• coreos.inst.ignition_url - The URL of the Ignition config. Optional. If missing, no Ignition config will be embedded, which is probably not what you want.
  • coreos.inst.platform_id - The Ignition platform ID of the platform the CoreOS image is being installed on. Optional; defaults to metal. Normally this should be specified only if installing inside a virtual machine.
  • coreos.inst.save_partlabel - Comma-separated labels of partitions to preserve during the install. Glob-style wildcards are permitted. The specified partitions need not exist. Optional.
  • coreos.inst.save_partindex - Comma-separated indexes of partitions to preserve during the install. Ranges (m-n) are permitted, and either m or n can be omitted. The specified partitions need not exist. Optional.
  • coreos.inst.insecure - Permit the OS image to be unsigned. Optional.
  • coreos.inst.skip_reboot - Don't reboot after installing. Optional.

Installing from ISO

Download a Fedora CoreOS ISO image. The ISO image can install in either legacy boot (BIOS) mode or in UEFI mode. You can boot it in either mode, regardless of what mode the OS will boot from once installed.

Burn the ISO to disk and boot it, or use ISO redirection via a LOM interface. Alternatively you can use a VM like so:

virt-install --name cdrom --ram 4500 --vcpus 2 --disk size=20 --accelerate --cdrom /path/to/fedora-coreos-32.20200715.2.0-live.x86_64.iso --network default

Alternatively you can use qemu directly. Create a disk image to use as install target:

qemu-img create -f qcow2 fcos.qcow2 8G

Now, run the following qemu command:

qemu-system-x86_64 -accel kvm -name fcos -m 4500 -cpu host -smp 2 -netdev user,id=eth0,hostname=coreos -device virtio-net-pci,netdev=eth0 -drive file=/path/to/fcos.qcow2,format=qcow2  -cdrom /path/to/fedora-coreos-32.20200715.2.0-live.x86_64.iso

Once you have reached the boot menu, press <TAB> (isolinux) or e (grub) to edit the kernel command line. Add the parameters to the kernel command line telling it what you want it to do. For example:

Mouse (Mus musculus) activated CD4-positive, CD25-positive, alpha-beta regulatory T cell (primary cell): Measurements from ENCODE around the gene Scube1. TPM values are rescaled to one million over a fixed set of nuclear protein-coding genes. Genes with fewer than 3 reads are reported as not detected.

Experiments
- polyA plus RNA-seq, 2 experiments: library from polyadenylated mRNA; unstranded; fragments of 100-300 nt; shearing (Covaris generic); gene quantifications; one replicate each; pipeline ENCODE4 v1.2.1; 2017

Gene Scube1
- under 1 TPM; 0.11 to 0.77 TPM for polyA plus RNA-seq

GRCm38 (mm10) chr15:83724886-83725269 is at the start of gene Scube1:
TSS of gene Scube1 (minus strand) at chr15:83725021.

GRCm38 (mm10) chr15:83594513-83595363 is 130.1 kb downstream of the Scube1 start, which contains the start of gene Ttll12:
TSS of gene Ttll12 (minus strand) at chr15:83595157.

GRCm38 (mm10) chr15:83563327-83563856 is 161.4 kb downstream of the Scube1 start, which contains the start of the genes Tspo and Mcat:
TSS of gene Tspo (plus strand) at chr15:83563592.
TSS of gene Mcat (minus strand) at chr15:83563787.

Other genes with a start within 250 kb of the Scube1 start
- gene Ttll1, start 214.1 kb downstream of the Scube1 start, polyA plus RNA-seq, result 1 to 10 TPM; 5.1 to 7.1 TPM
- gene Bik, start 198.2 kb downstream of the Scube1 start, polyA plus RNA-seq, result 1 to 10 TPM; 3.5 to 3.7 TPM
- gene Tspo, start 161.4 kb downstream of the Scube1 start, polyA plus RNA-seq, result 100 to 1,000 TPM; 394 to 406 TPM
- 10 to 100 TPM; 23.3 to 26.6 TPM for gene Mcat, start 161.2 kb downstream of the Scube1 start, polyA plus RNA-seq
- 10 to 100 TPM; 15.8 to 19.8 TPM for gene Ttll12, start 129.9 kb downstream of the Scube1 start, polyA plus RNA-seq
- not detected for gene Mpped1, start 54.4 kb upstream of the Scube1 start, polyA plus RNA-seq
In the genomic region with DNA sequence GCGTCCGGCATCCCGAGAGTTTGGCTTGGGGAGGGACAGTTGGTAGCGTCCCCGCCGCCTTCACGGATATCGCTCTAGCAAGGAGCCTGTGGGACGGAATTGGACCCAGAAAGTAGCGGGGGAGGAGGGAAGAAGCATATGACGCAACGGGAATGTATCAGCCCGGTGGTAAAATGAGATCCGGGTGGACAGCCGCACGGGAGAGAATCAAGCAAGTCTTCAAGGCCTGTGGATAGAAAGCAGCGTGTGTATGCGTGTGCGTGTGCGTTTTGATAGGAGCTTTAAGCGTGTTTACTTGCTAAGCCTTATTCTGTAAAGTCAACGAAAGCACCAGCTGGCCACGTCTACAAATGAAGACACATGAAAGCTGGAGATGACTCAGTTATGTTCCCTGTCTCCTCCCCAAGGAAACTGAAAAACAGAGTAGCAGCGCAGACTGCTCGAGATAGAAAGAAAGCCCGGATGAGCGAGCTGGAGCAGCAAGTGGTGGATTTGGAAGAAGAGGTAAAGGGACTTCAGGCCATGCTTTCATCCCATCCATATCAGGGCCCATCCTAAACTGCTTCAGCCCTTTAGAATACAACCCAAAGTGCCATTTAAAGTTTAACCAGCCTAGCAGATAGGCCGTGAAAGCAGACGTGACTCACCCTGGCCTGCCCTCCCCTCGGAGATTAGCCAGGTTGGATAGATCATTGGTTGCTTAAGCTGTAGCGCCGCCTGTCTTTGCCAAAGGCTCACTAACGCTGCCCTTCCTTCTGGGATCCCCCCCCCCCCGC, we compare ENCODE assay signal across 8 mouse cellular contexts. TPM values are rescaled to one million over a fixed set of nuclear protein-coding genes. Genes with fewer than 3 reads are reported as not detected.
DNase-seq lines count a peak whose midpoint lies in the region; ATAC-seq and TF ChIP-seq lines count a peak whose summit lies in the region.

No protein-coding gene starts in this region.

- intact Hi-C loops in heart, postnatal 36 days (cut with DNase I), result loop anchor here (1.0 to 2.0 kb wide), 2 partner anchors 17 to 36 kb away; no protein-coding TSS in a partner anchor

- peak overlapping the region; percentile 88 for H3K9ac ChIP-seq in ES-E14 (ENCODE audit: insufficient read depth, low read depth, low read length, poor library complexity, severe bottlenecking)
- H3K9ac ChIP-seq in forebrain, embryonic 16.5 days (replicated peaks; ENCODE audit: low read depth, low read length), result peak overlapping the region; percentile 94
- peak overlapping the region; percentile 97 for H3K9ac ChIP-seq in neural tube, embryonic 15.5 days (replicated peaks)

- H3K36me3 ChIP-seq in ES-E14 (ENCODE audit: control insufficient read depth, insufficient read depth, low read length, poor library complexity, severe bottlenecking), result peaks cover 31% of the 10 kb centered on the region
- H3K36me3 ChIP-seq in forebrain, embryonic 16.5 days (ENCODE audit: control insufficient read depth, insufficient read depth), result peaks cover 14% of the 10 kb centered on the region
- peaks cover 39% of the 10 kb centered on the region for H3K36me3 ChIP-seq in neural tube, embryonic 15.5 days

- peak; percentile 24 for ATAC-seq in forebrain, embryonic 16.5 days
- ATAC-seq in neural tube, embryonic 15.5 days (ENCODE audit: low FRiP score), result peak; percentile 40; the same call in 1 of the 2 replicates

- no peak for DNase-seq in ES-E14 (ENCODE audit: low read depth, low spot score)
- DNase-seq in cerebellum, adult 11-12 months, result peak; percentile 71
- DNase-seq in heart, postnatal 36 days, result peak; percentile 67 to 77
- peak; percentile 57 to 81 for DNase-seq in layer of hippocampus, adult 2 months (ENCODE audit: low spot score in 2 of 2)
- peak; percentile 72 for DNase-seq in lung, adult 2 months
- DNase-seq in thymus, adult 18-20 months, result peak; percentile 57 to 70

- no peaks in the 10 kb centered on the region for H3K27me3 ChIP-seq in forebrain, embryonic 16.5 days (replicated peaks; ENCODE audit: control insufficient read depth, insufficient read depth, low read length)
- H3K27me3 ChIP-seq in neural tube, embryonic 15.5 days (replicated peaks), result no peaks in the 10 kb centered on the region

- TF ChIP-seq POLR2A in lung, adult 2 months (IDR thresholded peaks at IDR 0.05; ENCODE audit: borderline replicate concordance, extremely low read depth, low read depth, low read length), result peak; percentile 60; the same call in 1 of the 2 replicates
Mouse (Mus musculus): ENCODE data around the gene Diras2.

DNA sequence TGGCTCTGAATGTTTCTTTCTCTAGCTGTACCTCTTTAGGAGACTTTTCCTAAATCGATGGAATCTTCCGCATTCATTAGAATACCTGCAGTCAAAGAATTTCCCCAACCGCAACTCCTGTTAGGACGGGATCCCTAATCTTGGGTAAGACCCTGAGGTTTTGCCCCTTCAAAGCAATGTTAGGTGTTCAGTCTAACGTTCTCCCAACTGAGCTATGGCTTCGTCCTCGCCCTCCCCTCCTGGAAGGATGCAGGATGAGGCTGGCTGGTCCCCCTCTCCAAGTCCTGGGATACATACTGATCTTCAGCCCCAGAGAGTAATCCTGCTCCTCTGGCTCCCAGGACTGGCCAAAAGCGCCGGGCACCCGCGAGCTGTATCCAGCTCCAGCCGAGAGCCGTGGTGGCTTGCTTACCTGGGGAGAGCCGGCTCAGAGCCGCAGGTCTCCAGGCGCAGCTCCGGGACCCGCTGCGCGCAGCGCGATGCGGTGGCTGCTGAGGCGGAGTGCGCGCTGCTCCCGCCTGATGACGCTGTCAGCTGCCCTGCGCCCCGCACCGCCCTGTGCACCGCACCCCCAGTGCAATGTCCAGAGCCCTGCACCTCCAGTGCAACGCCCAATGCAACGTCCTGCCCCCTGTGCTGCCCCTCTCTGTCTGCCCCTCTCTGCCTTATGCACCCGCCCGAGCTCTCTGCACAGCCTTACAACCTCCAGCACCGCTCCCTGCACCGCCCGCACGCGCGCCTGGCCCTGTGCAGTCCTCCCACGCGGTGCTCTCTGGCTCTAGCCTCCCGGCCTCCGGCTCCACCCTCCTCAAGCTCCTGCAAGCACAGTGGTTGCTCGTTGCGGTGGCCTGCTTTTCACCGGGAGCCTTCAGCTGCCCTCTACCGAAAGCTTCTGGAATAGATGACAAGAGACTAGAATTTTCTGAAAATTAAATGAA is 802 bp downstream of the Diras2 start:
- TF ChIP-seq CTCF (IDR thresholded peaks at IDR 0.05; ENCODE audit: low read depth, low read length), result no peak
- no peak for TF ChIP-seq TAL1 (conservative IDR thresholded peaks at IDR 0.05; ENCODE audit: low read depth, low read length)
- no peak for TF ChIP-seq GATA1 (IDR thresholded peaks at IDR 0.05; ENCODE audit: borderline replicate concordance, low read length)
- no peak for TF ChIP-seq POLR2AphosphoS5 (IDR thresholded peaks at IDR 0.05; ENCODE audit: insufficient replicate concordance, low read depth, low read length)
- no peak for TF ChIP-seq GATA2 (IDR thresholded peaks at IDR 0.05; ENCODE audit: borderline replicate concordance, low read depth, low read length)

• coreos.inst.install_dev=/dev/sda
  • coreos.inst.ignition_url=http://example.com/config.ign

Now press <ENTER> (isolinux) or <CTRL-x> (grub) to kick off the install.

The install will complete and eventually reboot the machine. After reboot the machine will boot into the installed system and the embedded Ignition config will run on first boot.

Installing from PXE

Download a Fedora CoreOS PXE kernel and initramfs image. The PXE image can install in either legacy boot (BIOS) mode or in UEFI mode. You can boot it in either mode, regardless of what mode the OS will boot from once installed.

Here is an example pxelinux.cfg for booting the installer images with PXELINUX:

DEFAULT pxeboot
TIMEOUT 20
PROMPT 0
LABEL pxeboot
    KERNEL fedora-coreos-32.20200715.2.0-live-kernel-x86_64
    APPEND initrd=fedora-coreos-32.20200715.2.0-live-initramfs.x86_64.img coreos.inst.install_dev=/dev/sda coreos.inst.ignition_url=http://192.168.1.101:8000/config.ign
IPAPPEND 2

If you don't know how to use this information to test a PXE install you can start with something like these instructions for testing out PXE installs via a local VM + libvirt.

Build and test the installer for development

NOTE: The install subcommand writes directly to a block device (disk) and consumes the entire device. The device specified to the installer needs to be available and not currently in use. You cannot target a disk that is currently mounted.

Build coreos-installer and use it to install a Fedora CoreOS testing image to a partitionable loop device:

cargo build
truncate -s 8G image-file
sudo losetup -P /dev/loop0 image-file
sudo target/debug/coreos-installer install /dev/loop0 -s testing

Dependencies

~10–14MB
~309K SLoC